Measures directed at specific causes
Head down tilt was used in a case of gas embolus. The break in the operating table was removed in a case of suspected caval occlusion during a ureterolithotomy. An emergency thoracotomy was performed in two patients for the management of pulmonary embolus and to secure the airway in a case of tracheal rupture. Autonomic stimulation was stopped in several cases such as extraocular muscle traction and release of carbon dioxide from the peritoneal cavity.
Follow up management
Major complications of resuscitation occurred in several cases such as fractured ribs, pneumothorax, and pulmonary oedema. Elective surgery was continued following resuscitation in some cases.
There were 25 deaths (19%) in this series of 129 cardiac arrests. Three patients suffered morbidity and the remaining 101 patients (78%) recovered (table 7). There were no deaths in the 11 patients who arrested because of anaesthetic technique alone (one suffered temporary morbidity but was “fully recovered” at 48 hours). Pre-existing medical or surgical disease was one of the aetiological factors in 24 deaths, anaesthetic technique in five, surgery in four, and drugs in one.
The “real life” presentation and management of cardiac arrest in association with anaesthesia appears to differ substantially from that detailed in general published guidelines.12–14 The pattern of aetiological factors is different, as are the prevailing cardiac rhythms, with bradycardias and asystole predominating. Anaesthetised patients are better monitored and the diagnosis is generally made early.
The traditional guidelines for diagnosis are to assess the conscious state, then check the Airway, Breathing and Circulation (ABC).12–14 Depression of conscious state was the presenting sign in only 3% of cases in this review. It was very useful if present, but it was usually obscured by drug effects. During anaesthesia, airway obstruction is rarely first diagnosed—as suggested in the AHA guidelines12—by a fall in gas flow in and out of the lungs. It is usually diagnosed because of cyanosis or a fall in oxygen saturation. Early detection and impairment of the patient’s ability to breathe and to maintain a satisfactory circulation is an integral part of anaesthetic practice. If monitoring devices indicate cardiac arrest, this should always be confirmed by clinical examination. The pulse should be felt, the chest examined with a stethoscope for breath and heart sounds, and the central skin colour assessed. This will identify and exclude a flat ECG which is disconnected and an absent peripheral pulse due to intense vasoconstriction.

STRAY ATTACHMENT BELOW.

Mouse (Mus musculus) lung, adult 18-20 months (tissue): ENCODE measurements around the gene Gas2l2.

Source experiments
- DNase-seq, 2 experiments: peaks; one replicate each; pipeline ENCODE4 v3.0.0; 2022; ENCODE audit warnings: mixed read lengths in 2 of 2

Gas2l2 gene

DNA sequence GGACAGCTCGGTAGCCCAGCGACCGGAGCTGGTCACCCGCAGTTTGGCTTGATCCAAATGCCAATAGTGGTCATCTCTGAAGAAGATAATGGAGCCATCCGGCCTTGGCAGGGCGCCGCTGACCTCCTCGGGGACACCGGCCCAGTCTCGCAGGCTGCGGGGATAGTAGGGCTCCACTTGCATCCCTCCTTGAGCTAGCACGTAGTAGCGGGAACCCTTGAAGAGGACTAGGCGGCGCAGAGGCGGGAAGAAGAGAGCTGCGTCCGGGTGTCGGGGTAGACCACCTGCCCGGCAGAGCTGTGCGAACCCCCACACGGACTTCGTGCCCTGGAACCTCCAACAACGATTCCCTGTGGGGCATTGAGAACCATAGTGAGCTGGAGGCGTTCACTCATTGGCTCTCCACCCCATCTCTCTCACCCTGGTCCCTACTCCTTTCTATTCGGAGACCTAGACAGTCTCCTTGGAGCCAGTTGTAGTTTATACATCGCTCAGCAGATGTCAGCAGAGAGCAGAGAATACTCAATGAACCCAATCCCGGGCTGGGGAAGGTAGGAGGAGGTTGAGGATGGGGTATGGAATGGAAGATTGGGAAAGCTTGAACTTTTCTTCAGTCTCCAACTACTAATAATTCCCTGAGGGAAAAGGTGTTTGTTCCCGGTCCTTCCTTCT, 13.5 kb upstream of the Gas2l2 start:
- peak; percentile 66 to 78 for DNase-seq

Cardiac arrest may not be suspected if the oximeter signal is poor, if the ECG looks normal, or if the arterial pressure trace is present but the pressure is low. In these situations the circulation may be dangerously inadequate and delay in diagnosis may occur. The patient’s pulse should be felt in all these situations and the oximeter probe should be removed from the patient and the oximeter function confirmed by placing it on your own finger. Once cardiac arrest is detected, because there are often multiple aetiological factors a complete systematic assessment of the patient, equipment and drugs should be completed (COVER ABCD–A SWIFT CHECK) even if a cause has already thought to have been found.